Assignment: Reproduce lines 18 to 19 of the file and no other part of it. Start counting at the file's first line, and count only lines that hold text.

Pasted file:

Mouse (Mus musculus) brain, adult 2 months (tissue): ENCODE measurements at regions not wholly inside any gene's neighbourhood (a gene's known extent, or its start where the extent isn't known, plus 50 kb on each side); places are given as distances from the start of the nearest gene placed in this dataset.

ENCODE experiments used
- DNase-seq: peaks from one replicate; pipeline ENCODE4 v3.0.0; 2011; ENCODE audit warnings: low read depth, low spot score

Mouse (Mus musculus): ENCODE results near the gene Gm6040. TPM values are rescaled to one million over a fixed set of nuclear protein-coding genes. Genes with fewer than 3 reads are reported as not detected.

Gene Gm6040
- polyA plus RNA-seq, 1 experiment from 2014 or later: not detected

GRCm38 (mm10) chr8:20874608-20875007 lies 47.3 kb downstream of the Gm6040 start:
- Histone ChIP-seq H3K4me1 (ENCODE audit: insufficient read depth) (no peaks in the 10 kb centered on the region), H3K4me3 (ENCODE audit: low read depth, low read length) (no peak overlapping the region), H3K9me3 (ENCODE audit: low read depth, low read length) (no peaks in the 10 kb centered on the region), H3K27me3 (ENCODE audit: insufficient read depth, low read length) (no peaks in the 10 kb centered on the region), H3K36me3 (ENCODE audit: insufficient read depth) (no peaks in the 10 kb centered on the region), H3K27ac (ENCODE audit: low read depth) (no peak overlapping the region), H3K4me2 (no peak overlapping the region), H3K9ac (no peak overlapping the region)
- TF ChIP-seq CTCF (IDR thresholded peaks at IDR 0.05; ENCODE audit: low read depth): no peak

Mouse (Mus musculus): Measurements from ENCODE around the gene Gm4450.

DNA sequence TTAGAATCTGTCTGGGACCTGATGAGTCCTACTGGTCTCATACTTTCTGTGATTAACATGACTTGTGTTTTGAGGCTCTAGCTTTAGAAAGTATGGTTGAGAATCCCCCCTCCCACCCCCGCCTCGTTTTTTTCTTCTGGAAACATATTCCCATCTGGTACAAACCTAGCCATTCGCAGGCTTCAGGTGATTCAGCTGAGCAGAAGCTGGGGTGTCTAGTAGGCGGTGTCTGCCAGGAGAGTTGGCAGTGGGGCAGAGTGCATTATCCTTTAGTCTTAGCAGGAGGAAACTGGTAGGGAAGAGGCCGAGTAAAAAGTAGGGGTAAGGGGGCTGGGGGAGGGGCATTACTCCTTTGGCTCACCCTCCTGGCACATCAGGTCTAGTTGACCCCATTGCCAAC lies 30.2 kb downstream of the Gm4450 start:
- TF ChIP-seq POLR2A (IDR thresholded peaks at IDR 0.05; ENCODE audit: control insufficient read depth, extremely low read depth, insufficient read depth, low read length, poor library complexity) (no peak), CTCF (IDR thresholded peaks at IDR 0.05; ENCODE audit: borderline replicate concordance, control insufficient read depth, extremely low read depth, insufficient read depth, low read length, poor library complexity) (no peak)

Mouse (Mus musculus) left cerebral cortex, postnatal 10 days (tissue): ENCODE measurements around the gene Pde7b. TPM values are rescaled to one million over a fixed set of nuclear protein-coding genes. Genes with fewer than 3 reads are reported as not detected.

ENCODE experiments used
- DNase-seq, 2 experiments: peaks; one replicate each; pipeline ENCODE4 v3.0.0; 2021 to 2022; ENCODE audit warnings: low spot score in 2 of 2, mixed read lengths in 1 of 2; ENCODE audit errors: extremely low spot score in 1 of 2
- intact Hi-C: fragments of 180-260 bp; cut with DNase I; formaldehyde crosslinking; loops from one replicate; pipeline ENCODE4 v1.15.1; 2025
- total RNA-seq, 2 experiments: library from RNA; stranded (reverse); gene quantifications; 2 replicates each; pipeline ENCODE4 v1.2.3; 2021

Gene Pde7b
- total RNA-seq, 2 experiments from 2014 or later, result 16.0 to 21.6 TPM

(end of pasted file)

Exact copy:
Gene Pde7b
- total RNA-seq, 2 experiments from 2014 or later, result 16.0 to 21.6 TPM